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NFL Recap (San Diego-Tennessee)

Posted: Sun September 13, 1998 at 9:15 p.m. EDT

SAN DIEGO 13, TENNESSEE 7

NASHVILLE, Tennessee (Ticker) -- Natrone Means scored on a one-yard touchdown run late in the third quarter as the San Diego Chargers spoiled the Tennessee Oilers' debut in Vanderbilt Stadium with a 13-7 victory.

Means capped an eight-play, 72-yard drive with 3:53 left in the period, helping rookie quarterback Ryan Leaf improve his career record to 2-0. Leaf, who won his first professional start last week against Buffalo, set up the TD with a 20-yard run to the 1.

Means, who rushed for 87 yards on 23 carries, broke a tackle at the line of scrimmage and rambled around right end to give San Diego its first 2-0 start since 1996. Prior to the TD, the Chargers were held to a pair of field goals by John Carney in the first half.

"I did a good job of preparing for the game this week," said Leaf. "The offensive line did a good job of protecting me today. We ran the ball very well today."

Leaf, who was 13-of-24 for 179 yards, ignited the winning drive with a 34-yard toss to Mikhael Ricks, before a 16-yard completion to tight end Freddie Jones gave the Chargers a first down at the Oilers' 21.

"I thought Ryan Leaf played well today and took advantage of defensive mistakes," noted Tennessee coach Jeff Fisher.

The Oilers drew a capacity crowd of 41,089 in the first regular-season game at Vanderbilt Stadium. Tennessee moves into its new 67,000-seat stadium under construction near the Cumberland River in downtown Nashville in 1999.

Last year, Tennessee was forced to play its home games at the Liberty Bowl in Memphis. But after averaging about 24,000 in seven games at Memphis, with the exception of a crowd of more than 50,000 for Pittsburgh, the Oilers decided to play at Vanderbilt University this year.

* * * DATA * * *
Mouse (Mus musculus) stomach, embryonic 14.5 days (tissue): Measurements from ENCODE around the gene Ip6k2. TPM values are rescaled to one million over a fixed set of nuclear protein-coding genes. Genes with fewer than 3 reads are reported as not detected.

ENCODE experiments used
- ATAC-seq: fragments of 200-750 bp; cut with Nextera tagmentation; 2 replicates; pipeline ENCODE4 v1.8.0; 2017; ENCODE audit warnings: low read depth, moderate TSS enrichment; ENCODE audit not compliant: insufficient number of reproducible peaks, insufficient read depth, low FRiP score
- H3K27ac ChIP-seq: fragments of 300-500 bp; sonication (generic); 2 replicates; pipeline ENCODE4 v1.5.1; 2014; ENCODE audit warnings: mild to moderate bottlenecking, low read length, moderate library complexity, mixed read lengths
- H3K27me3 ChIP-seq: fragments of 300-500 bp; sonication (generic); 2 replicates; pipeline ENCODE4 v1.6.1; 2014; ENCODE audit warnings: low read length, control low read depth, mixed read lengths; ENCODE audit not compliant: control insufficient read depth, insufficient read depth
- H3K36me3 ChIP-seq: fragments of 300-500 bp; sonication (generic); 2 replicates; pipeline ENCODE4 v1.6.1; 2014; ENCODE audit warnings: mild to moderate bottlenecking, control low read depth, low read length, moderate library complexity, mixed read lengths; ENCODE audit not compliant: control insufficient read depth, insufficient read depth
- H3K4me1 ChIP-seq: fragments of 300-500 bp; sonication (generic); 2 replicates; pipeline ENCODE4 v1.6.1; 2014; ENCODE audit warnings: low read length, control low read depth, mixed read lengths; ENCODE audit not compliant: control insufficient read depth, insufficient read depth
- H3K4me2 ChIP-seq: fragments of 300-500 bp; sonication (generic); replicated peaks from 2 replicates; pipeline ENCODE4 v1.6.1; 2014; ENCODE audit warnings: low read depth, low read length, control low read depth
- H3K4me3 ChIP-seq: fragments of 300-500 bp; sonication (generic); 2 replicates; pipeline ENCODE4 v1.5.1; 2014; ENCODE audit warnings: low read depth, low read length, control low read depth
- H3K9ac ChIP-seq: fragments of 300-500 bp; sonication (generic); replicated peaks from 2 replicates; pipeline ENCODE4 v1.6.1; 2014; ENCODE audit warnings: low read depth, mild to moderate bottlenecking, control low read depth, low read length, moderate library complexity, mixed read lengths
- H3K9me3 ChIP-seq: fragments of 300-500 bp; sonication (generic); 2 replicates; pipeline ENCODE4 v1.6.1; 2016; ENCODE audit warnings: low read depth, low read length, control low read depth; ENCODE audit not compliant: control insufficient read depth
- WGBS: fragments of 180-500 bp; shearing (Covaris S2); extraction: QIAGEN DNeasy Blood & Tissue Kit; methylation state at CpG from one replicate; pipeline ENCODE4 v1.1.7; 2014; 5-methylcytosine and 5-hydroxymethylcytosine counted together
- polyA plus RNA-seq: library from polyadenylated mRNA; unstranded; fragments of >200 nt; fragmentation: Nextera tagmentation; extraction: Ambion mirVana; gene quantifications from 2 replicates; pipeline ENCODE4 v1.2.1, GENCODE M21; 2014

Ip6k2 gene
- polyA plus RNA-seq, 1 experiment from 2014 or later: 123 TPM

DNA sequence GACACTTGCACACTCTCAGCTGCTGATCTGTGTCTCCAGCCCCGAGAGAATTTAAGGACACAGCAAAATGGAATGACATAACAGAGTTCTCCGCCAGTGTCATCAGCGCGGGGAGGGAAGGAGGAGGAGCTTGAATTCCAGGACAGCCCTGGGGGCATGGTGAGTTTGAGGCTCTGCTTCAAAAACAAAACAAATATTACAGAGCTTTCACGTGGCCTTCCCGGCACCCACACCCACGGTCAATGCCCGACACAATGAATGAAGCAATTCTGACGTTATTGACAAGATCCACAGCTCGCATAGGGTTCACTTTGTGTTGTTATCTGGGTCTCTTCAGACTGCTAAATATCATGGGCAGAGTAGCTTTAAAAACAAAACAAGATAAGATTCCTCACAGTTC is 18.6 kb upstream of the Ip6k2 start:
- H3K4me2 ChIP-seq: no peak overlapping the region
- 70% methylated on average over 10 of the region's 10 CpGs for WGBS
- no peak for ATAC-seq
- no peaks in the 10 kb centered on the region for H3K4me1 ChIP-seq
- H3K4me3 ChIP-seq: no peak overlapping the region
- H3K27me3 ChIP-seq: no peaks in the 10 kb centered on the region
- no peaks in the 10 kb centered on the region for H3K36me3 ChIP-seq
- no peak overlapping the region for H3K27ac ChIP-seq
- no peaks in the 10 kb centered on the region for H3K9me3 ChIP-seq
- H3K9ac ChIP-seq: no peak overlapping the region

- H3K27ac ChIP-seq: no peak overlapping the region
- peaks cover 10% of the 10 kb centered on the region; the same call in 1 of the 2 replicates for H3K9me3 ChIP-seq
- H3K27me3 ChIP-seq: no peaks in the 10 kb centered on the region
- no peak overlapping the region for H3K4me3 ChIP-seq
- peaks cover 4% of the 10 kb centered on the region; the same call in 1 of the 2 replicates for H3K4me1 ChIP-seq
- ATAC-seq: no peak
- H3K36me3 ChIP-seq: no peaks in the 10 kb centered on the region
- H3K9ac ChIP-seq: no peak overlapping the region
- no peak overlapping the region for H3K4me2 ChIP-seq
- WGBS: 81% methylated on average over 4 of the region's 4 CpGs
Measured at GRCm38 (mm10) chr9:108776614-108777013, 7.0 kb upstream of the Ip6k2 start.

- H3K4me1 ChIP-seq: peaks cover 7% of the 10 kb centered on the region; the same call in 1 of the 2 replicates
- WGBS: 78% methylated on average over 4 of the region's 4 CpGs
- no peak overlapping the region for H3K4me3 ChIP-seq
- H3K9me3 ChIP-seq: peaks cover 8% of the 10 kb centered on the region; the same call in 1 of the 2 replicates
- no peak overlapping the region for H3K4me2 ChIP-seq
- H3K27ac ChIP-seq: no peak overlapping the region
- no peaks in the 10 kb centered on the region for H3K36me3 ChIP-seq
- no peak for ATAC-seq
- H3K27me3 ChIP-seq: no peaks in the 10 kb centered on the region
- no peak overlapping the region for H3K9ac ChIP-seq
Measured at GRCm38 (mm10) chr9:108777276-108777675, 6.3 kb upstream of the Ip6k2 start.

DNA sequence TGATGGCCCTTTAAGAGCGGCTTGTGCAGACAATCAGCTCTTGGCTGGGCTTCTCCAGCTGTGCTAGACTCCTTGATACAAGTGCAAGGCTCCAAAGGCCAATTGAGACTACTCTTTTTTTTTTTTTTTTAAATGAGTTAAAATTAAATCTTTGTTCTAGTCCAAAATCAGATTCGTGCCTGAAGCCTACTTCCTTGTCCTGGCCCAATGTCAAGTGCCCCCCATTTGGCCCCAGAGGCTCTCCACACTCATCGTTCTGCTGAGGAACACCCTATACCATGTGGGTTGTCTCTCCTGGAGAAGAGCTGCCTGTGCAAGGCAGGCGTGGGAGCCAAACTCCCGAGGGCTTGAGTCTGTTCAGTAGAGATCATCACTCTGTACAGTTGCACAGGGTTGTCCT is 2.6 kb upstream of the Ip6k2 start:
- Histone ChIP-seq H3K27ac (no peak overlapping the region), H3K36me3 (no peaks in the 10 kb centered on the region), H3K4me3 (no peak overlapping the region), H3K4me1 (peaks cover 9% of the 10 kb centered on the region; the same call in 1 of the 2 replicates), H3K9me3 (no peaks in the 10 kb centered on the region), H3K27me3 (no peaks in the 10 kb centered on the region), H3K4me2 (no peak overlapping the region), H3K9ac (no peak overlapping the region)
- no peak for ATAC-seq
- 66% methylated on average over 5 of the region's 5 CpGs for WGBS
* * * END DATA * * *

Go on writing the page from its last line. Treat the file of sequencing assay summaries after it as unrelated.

The Chargers succeeded in shutting down Tennessee's running game, holding Eddie George to 15 yards on 11 carries.

Steve McNair's 15-yard TD pass to tight end Frank Wycheck capped a 14-play, 80-yard drive that gave the Oilers a 7-6 lead with 14 seconds remaining in the first half.

McNair got the Oilers' offense going with a 17-yard pass to tight end Jackie Harris on third-and-9 from the 21, then connected with Joey Kent for a 23-yard gain to the Chargers' 39.

Tennessee used a bit of trickery to keep the march alive as punter Craig Hentrich tossed a 13-yard pass to tight end Jackie Harris on a fake punt. McNair then set up the score with a 6-yard toss to running back Rodney Thomas to the San Diego 15.

However, the Oilers self-destructed with nine penalties for 69 yards while the Chargers' offensive line yielded no sacks.

Tennessee also had an apparent 37-yard TD pass to Yancey Thigpen in the first quarter called back because of a holding penalty.

Fisher offered a myriad of reasons why the Oilers came up short in their home opener.

"These are the reasons why we lost today," he said. "The first one was the penalties. The second one was we couldn't convert on third down. We couldn't run the ball and we could not come up with turnovers on defense."

"The offense never got into any kind of flow," added George. "We shot ourselves in the foot with penalties."

The Oilers started their final posssession at the 20 with 2:31 remaining, but the drive stalled at their own 44 following two first downs. McNair threw four straight incompletions, including a fourth-down pass that was too high for Harris inside the San Diego 40.

The Chargers were able to run out the clock after Means ripped off a 15-yard gain on the first play of the ensuing series.

"San Diego loaded the line of scrimmage," said Fisher. "San Diego won the battle on both sides of the ball. They controlled the line of scrimmage."

© 1998 Sportsticker Enterprises, LP



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